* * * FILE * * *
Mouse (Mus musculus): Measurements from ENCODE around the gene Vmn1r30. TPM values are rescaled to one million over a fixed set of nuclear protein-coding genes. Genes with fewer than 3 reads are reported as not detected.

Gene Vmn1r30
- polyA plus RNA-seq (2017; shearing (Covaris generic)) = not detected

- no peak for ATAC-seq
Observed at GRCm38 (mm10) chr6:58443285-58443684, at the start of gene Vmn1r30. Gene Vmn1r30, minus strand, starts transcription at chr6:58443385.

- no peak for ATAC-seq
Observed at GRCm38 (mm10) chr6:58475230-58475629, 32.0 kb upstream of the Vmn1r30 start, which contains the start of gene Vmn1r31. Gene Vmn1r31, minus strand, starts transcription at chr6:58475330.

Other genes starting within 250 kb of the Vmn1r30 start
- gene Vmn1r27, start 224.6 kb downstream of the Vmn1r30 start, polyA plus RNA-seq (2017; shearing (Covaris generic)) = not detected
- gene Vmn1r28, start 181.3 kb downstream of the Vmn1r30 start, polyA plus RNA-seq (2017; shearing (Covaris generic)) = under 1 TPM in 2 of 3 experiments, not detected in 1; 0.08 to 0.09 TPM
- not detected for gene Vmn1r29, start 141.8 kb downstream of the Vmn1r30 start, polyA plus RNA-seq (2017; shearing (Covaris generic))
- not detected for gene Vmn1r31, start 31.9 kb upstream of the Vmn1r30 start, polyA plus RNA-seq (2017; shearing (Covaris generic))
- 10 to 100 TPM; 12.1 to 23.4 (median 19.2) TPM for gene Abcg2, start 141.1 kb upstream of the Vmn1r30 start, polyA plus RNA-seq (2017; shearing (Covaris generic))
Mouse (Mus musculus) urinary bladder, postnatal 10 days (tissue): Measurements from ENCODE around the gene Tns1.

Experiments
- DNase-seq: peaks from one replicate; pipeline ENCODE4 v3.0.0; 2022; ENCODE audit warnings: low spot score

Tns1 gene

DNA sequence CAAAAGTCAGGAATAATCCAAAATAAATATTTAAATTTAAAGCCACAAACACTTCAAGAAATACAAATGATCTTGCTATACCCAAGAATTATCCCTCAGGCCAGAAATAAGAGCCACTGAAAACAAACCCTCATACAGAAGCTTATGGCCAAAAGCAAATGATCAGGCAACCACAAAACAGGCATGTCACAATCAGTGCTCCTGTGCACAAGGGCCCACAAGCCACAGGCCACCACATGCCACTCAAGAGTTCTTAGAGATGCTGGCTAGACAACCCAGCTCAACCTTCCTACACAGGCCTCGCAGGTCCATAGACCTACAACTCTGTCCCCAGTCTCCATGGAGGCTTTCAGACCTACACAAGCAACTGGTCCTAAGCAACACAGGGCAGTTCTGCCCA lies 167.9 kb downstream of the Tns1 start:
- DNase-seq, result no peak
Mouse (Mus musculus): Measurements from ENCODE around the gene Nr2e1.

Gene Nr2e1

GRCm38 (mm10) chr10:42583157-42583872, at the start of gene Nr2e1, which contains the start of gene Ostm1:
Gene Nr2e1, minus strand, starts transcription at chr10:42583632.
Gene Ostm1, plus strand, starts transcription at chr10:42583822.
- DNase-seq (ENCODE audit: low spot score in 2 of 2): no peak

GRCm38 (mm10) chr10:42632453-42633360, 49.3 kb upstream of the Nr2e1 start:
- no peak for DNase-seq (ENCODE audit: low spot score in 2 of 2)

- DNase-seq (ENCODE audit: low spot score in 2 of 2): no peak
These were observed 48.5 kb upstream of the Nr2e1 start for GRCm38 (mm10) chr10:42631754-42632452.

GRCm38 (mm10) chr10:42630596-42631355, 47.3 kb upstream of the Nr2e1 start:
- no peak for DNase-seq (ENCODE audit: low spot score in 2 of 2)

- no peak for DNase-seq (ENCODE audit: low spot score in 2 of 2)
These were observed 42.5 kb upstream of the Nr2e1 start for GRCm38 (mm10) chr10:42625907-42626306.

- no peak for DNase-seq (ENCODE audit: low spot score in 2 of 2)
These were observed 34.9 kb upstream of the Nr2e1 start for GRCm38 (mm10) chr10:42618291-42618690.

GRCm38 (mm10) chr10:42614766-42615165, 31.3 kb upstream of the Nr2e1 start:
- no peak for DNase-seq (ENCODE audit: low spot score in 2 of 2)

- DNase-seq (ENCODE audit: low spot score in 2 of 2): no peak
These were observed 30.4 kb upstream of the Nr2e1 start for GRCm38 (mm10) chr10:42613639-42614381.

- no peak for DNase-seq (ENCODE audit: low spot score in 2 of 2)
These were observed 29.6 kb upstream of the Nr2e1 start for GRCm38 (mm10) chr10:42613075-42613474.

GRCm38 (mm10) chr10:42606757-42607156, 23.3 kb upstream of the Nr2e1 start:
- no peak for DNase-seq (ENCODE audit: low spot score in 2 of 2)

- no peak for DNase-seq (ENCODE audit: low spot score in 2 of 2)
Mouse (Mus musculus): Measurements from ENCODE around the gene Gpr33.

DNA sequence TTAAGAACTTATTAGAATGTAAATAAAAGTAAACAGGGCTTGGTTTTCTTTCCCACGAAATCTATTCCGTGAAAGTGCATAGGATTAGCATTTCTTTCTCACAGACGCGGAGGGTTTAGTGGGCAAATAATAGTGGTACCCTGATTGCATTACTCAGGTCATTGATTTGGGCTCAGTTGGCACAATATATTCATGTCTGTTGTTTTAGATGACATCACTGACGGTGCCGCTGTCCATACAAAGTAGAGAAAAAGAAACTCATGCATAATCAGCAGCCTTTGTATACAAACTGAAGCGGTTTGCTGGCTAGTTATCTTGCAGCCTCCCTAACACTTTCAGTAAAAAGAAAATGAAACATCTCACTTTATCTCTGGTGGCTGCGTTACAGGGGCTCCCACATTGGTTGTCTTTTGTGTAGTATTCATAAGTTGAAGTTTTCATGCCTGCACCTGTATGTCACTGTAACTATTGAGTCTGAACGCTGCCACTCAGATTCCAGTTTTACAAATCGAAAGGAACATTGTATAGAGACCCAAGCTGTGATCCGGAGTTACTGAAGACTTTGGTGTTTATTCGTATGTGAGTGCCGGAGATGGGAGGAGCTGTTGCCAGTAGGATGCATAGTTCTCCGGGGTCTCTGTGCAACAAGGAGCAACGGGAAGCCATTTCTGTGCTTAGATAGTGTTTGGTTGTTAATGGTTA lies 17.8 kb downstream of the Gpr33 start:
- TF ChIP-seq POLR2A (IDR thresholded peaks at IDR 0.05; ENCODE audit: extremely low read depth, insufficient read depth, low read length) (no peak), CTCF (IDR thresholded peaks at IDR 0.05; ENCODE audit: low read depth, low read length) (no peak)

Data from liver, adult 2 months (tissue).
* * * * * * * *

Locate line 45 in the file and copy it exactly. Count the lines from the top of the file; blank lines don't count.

Mouse (Mus musculus): Measurements from ENCODE around the gene Gpr33.